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How do the lunar rovers gain sufficient traction?
« Reply #11 on: 17/11/2009 21:48:43 »
if going over hills or bumps they could put spikes on the tyres like a cars ice tyre but longer they would act like fingers so no wheel spin and work best at low speed a spoon shaped tip would negate gravity as the digging effect would create artificial gravity.
 

Offline doppler1

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How do the lunar rovers gain sufficient traction?
« Reply #12 on: 13/01/2010 07:56:38 »
 :D, this is an interesting and hotly debated topic it seems. I have a question which may seem silly but when watching the real time videos of the moon buggy in action, why does the dirt sent up behind the buggy by the rotation of the wheels return to the surface so quickly, I would have thought that the dust particles should remain airborne for a longer time frame???? or am I missing something her as well? I am not a conspiracy theorist at all but found this interesting.
 

Offline Bored chemist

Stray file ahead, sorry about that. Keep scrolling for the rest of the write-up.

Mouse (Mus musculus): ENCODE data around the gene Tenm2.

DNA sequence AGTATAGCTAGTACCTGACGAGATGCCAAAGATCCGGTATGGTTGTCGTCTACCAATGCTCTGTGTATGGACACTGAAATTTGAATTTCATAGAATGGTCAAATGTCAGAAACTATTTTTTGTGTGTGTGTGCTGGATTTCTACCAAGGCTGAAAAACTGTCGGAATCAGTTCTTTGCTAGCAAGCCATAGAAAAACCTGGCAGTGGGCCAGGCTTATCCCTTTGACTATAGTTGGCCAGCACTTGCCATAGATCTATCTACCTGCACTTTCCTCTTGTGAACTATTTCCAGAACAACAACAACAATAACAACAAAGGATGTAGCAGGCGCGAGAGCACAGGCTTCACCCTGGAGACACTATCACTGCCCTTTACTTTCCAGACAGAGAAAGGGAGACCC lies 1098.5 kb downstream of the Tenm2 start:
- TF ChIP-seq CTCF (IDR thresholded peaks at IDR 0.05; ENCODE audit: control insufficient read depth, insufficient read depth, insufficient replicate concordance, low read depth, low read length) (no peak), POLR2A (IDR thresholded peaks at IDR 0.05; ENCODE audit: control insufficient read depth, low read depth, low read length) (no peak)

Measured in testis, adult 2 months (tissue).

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How do the lunar rovers gain sufficient traction?
« Reply #13 on: 13/01/2010 10:25:04 »
:D, this is an interesting and hotly debated topic it seems. I have a question which may seem silly but when watching the real time videos of the moon buggy in action, why does the dirt sent up behind the buggy by the rotation of the wheels return to the surface so quickly, I would have thought that the dust particles should remain airborne for a longer time frame???? or am I missing something her as well? I am not a conspiracy theorist at all but found this interesting.
Airborne? there's no air there.
 

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How do the lunar rovers gain sufficient traction?